By Yves Tiberghien – yves.tiberghien [at] ubc.ca
Since it began its gradual opening and domestic process of change, Myanmar has become a great target of opportunity for a myriad of foreign players, especially global investors interested in its vast energy potential and other resources. The challenge for the country is how to turn these blessings into welfare improvement for its people and avoid falling into the notorious “resource curse.” Myanmar is seeking to use its latecomer advantage and to develop some innovative responses.
Myanmar owns great resources indeed: oil and gas, timber, minerals, diamonds, agricultural commodities, to name a few. And in an age of growing resource competition, Myanmar is being increasingly viewed as the new “El Dorado.” Yet, resources are hard to harness into a development program. They tend to create enclave sub-economies that suffer from volatile world market prices. In addition, a country like Myanmar faces a formidable information asymmetry dilemma when it faces global investors. The resource curse usually entails corruption, poor diffusion of benefits, a process of resource pull away from manufacturing, weak institution-building, and threats to democracy.
Under the leadership of Professor Aung Thun Thet, one of the Myanmar president’s senior economic advisers, former UN official and member of the powerful Myanmar Investment Commission (MIC), Myanmar is seeking to develop a robust domestic interface with Foreign Direct Investment (FDI). The MIC is demanding that all foreign investors into resources (and beyond) adhere to the UN Global Compact, adopt Corporate Social Responsibility commitments, and engage in partnerships with local communities and civil society. The MIC also requires both an environmental impact assessment (EIA) and a social impact assessment (SIA). It imposes minimum wage conditions and requirements to nurture local management capacity.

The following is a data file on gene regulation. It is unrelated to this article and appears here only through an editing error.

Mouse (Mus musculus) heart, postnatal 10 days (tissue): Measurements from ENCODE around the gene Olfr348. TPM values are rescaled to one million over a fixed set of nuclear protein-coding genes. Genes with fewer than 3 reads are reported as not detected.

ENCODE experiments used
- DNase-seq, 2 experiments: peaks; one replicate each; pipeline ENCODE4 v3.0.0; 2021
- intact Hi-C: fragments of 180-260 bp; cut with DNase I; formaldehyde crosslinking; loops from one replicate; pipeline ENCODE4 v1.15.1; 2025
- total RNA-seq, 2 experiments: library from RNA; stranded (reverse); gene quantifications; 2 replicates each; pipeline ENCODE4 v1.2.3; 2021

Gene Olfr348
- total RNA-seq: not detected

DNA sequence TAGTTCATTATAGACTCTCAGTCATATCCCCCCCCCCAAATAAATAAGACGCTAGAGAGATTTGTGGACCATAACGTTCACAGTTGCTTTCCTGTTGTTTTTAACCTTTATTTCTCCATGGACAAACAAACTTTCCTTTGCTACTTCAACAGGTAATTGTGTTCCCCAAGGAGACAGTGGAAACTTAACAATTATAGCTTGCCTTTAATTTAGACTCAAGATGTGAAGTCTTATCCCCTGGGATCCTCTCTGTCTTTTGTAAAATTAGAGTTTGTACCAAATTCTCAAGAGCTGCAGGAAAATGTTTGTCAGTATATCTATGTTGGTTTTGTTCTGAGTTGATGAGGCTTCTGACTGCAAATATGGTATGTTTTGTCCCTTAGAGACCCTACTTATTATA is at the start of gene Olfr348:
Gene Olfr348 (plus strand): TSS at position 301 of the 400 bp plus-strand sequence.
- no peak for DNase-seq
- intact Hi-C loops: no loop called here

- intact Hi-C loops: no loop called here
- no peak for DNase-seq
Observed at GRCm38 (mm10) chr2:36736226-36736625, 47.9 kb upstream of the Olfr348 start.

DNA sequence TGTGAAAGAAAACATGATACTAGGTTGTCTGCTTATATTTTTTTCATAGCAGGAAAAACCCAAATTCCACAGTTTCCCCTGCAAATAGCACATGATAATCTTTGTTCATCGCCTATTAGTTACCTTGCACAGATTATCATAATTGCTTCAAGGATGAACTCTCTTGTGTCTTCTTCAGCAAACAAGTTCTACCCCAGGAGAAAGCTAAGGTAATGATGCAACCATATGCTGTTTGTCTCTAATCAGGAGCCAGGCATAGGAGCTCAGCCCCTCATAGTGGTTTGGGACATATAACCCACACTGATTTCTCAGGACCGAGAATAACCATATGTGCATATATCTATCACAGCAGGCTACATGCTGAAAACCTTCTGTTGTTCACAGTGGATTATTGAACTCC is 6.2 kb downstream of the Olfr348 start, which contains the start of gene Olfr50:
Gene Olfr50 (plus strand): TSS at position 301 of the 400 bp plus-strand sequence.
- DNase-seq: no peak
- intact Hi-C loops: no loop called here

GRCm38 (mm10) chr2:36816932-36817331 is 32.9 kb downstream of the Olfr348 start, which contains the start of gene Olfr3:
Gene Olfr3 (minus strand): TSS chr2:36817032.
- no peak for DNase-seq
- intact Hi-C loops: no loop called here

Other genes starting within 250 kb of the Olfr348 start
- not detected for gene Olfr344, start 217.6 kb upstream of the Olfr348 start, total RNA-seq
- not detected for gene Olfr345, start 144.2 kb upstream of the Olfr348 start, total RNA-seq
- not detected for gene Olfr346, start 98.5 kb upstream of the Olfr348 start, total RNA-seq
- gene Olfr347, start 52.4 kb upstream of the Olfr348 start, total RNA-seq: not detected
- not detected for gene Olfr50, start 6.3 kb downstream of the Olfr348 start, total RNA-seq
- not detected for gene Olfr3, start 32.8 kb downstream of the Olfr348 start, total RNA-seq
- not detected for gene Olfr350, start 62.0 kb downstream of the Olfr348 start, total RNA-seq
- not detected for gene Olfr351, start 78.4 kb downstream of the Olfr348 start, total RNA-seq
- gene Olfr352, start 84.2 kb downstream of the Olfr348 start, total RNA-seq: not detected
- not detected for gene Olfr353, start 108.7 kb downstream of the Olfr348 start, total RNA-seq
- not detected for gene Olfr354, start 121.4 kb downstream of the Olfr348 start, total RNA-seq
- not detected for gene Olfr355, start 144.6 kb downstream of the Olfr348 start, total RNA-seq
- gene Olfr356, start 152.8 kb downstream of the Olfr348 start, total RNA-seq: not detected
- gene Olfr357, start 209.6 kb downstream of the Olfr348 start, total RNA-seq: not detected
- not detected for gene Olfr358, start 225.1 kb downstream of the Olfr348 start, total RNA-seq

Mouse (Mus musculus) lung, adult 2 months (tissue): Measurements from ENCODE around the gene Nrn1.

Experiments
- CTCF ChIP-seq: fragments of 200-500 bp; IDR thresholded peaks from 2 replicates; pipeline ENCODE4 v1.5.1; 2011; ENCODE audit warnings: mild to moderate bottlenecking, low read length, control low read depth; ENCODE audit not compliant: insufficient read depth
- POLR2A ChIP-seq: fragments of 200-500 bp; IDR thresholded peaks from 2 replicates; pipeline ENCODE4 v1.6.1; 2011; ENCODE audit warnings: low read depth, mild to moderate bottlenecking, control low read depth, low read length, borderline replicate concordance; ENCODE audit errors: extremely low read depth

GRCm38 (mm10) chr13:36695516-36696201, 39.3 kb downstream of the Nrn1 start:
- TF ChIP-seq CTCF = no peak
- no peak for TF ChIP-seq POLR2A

The success of this effort will depend on the capacity of educational institutions and the government to rapidly generate public policy capacity. It will also require the stabilization of legitimate governance and community engagement in minority areas (where resources are abundant). Ultimately, the management of the resource curse and of interface with the global economy will have a large impact on Myanmar’s democratic transition. Myanmar’s initiatives represent a strong case of diffusion of global practices and should be encouraged.
Yves Tiberghien is the Director of the Institute of Asian Research and Associate Professor of Political Science at the University of British Columbia; Executive Director of the China Council, and a Senior Fellow with the Global Summitry Project at the Munk School, University of Toronto.
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- Fumiharu Mieno, “Toward Myanmar’s New Stage of Development: Transition from Military Rule to the Market,” Asian Economic Policy Review, June 2013.
- Kenneth Christie & Robert James Hanlon, “Sustaining Human Rights and Responsibility: The United Nations Global Compact and Myanmar,” Athens Journal of Social Sciences, January 2014.
- IAR involvement in Myanmar and Dr. Aung Thun Thet, February 2014.
- Macartan Humphreys, Jeffrey Sachs, & Joseph Stiglitz eds., Escaping the Resource Curse (Columbia University Press, 2013)
- David Allan and Rainer Einzenberger, “Myanmar’s Natural Resources: Blessing or Curse?,” Heinrich Böll Stiftung, 2013